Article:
Clearly Revkin’s article will be used by those who want no action. Equally clearly this “middle” position does call for action. The way to tell the sheep from the goats is to ask what IMMEDIATE actions people would advocate for. Mine for the US include:

    1. A nuclear electricity generating program such as in France

    2. Either a higher gas tax, balanced by decreases in payroll taxes or higher CAFE standards (also applying to trucks and vans) and licensing fees based on gas mileage

    3. Subsidized mass transit with high density zoning near transit corridors and low density zoning in the exurbs.

    4. Subsidized development of renewable energy sources.

    That’s a start.

  5. Joshua-

    Glad to see you are paying attention, but it seems that you continue to have a hard time accurately characterizing my views. I have absolutely no problem supporting your 1, 2, 3, and 4. I’d even go further and add a 5th — far greater investments need to go into adaptation in parallel to actions on energy policies.


  6. My point is where is the middle? It certainly is not between Jim Hansen and Fred Singer. It might be between you and Hansen if you want to talk about a middle based on facts rather than fantasy. Economically it might be between Nordhaus and Stern. Moreover it is not clear that Hansen’s or Stern’s views are really at the reasonable extreme. That might be Lovelock.

    That I put down some relatively mild IMMEDIATE first steps is but a beginning. That you agree with them is not surprising. For example, the data shows that going nuclear for electrical generation decreases carbon emissions by about a third. Increasing fleet mileage by taxes or regulation is another obvious one as is a rational zoning and transportation policy. This accounts for most of the differences between the US and Europe.

    The test is how far are you willing to go beyond those immediate steps. The major problem with adaptation, as you advocate it is that adaptation only buys time for ameloriation. It is not a solution. This is the key point to Hansen’s alternate scenerio. Adaptation does not work in the long run against continued greenhouse gas growth. You need to confront that issue. You also need to confront some of the amen chorus you have accumulated. Your continued silence in view of their support for you based on what according to you is a false reading of your position while responding instantly to Coby or Steve Bloom makes your position very clear.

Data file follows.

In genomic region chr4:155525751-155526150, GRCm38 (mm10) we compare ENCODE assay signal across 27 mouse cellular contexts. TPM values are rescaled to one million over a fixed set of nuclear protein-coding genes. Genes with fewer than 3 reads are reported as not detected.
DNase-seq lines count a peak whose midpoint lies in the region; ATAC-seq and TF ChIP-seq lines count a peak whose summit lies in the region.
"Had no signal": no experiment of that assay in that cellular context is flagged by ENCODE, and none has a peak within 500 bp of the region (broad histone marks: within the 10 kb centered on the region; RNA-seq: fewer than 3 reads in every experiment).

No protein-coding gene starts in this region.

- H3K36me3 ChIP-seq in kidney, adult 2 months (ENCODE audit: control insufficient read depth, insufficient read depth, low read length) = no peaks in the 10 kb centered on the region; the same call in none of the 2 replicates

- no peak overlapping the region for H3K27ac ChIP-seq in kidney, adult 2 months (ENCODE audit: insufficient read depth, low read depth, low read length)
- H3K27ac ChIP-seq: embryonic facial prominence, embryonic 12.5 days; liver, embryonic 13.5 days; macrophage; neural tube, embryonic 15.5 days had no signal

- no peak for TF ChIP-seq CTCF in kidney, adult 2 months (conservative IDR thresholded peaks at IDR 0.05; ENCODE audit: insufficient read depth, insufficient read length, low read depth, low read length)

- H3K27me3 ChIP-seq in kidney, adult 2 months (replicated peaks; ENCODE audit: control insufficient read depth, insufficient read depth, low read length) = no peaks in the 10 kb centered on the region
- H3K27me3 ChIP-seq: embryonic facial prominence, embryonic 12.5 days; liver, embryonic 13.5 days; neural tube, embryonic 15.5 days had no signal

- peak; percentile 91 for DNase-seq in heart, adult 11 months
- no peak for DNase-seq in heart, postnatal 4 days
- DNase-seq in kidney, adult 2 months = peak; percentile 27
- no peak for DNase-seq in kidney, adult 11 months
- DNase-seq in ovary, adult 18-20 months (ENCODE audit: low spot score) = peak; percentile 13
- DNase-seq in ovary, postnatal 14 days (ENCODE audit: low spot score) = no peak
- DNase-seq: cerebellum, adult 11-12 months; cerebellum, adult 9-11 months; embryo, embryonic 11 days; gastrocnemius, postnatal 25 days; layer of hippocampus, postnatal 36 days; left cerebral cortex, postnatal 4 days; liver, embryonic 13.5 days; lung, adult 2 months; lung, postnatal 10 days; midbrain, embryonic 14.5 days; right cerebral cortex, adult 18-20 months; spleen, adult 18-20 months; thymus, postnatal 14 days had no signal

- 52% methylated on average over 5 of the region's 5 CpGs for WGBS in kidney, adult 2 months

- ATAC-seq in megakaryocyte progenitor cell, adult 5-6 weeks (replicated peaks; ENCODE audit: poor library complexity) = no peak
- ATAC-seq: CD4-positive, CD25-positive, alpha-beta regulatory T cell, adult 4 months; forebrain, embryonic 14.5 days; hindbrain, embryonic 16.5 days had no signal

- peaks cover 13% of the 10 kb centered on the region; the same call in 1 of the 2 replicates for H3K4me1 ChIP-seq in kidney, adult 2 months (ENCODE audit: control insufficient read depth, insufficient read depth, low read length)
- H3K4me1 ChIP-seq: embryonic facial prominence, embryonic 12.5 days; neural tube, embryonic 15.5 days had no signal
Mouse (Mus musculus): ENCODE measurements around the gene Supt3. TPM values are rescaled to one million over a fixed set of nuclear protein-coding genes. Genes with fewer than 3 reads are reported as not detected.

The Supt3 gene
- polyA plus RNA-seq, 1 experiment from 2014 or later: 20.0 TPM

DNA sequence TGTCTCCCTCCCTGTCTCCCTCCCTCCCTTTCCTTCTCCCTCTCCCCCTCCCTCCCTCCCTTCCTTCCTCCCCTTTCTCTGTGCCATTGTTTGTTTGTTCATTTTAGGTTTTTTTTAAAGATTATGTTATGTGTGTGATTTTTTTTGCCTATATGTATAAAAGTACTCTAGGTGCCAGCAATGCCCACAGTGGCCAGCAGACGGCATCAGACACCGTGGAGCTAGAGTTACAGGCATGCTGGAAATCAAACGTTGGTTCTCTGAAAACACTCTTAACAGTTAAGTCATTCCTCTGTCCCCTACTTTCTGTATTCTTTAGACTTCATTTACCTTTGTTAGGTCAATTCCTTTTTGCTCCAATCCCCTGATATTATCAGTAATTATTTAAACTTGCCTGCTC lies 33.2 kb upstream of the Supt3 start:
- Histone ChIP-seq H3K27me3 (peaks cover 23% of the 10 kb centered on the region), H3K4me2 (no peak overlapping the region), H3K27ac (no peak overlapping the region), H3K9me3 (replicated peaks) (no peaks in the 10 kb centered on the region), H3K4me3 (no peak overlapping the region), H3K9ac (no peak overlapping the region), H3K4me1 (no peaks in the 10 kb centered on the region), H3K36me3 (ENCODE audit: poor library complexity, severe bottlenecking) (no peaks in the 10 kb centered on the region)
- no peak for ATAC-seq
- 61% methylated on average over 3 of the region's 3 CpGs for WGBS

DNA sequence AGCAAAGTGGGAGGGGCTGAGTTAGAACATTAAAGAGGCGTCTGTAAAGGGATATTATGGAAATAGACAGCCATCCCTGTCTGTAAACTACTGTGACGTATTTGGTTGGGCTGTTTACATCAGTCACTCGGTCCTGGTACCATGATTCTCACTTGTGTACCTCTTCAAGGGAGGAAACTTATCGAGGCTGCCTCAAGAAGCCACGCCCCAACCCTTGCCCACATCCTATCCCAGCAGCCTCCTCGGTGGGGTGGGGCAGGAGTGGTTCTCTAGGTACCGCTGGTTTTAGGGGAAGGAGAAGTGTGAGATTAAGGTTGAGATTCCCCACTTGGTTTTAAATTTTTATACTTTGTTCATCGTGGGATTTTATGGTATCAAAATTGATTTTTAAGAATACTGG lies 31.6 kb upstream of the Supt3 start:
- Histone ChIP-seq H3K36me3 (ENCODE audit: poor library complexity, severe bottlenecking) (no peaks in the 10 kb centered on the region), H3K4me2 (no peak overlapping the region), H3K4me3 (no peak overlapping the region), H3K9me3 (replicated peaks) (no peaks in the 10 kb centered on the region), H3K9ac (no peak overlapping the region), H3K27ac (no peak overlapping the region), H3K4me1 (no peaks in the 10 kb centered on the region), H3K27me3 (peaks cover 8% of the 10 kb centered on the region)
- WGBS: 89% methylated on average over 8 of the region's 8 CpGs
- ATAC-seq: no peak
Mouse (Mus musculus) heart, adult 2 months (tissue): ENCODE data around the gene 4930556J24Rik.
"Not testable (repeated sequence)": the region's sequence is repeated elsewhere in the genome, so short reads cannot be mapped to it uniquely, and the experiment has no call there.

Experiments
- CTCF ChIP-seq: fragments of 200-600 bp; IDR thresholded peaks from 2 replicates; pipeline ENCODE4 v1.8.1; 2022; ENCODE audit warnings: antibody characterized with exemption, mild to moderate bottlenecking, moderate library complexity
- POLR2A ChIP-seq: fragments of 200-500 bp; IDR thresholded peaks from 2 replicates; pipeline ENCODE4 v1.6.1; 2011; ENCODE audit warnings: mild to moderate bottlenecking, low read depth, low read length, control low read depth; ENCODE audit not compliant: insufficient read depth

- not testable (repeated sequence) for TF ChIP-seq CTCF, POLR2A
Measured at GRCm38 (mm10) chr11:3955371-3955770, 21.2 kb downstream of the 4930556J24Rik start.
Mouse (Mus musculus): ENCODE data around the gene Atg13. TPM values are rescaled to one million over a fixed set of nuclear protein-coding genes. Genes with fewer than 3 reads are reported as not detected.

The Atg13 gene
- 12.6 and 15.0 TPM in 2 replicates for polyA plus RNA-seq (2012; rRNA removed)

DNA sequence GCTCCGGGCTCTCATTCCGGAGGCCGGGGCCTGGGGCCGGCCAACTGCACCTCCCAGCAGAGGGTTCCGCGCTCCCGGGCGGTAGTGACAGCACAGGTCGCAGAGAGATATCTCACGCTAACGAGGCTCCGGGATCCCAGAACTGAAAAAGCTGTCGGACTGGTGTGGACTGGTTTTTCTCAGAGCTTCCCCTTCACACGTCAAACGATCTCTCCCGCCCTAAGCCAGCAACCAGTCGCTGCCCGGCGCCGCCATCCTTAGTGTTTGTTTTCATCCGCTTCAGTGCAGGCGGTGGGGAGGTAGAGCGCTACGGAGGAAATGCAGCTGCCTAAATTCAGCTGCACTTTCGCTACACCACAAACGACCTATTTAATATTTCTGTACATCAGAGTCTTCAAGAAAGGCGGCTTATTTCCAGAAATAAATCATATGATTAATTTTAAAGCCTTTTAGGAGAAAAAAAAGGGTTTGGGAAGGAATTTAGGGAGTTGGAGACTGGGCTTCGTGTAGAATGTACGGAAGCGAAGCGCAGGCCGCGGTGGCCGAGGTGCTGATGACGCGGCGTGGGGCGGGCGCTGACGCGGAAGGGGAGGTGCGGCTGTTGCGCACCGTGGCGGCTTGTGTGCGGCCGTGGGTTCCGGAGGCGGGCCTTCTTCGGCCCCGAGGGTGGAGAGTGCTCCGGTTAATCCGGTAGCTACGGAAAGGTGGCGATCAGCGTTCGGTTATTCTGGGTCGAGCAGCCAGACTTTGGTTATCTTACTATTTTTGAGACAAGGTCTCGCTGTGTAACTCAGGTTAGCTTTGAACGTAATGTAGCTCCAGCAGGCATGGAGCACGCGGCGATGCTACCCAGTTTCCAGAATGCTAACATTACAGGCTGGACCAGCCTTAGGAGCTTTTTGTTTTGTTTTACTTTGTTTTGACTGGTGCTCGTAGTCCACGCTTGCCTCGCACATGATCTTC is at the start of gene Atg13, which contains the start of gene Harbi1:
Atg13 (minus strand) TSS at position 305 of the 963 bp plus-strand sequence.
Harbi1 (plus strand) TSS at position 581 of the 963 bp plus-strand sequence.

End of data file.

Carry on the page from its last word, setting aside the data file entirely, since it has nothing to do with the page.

This gives me the opportunity of telling a slightly strange Russian story. Once upon a time, when the snows were high (right away you see the relevence) a Russian hunter was riding through the forest. He came upon a small bird who had fallen out of the nest and was freezing to death. The hunter picked up the bird and warmed it in his jacket, and it began to sing. The hunter could not take the bird home, as his dogs would kill it.

    What to do? He noticed that his horse had just deposited a large, steaming pile of manure on the snow. Taking the bird, he placed it in the manure (family blog here. the story improves with the pithier word) and rode on. The bird, nice and warm began to sing, which attracted a fox who ate it. What are the three things this story tells?

    1. He who places you in the manure is not necessarily your enemy

    2. He who takes you out of the manure is not necessarily yours friend

    3. When you are in the manure, shut up.

    Have a hot new year.

  7. Joshua-

    I guess where we differ is that from where I sit, when people see merits in the arguments I advance, I see this as evidence of the compelling nature of those arguments. In fact, one of the goals of political debate is to get people who think differently to act alike, as Walter Lippmann once put it. So if people who I might otherwise disagree with find merit in my policy arguments, then that is a good thing. The climate debate is in gridlock not least because some seem to think that the point is to obliterate their opponents. not find areas where they can agree. You seem view things through the lens that one starts by judging people not ideas.

    I’ve written widely on the importance of adaptation as a component to any climate policy. Have a look, you might be surprised with what I actually say (as opposed to your misleading caricature).

    I don’t know what you are talking about re: Coby and Steve Bloom.

    By the way, you are of course welcome to join in the discussion on our blog, if you are willing to do so under your own name and to eschew the disturbing and violent imagery and abusive comments. Judging from what you have just written, it does not seem that is very likely. But hey, 2007 is a new year and maybe a chance for a fresh start!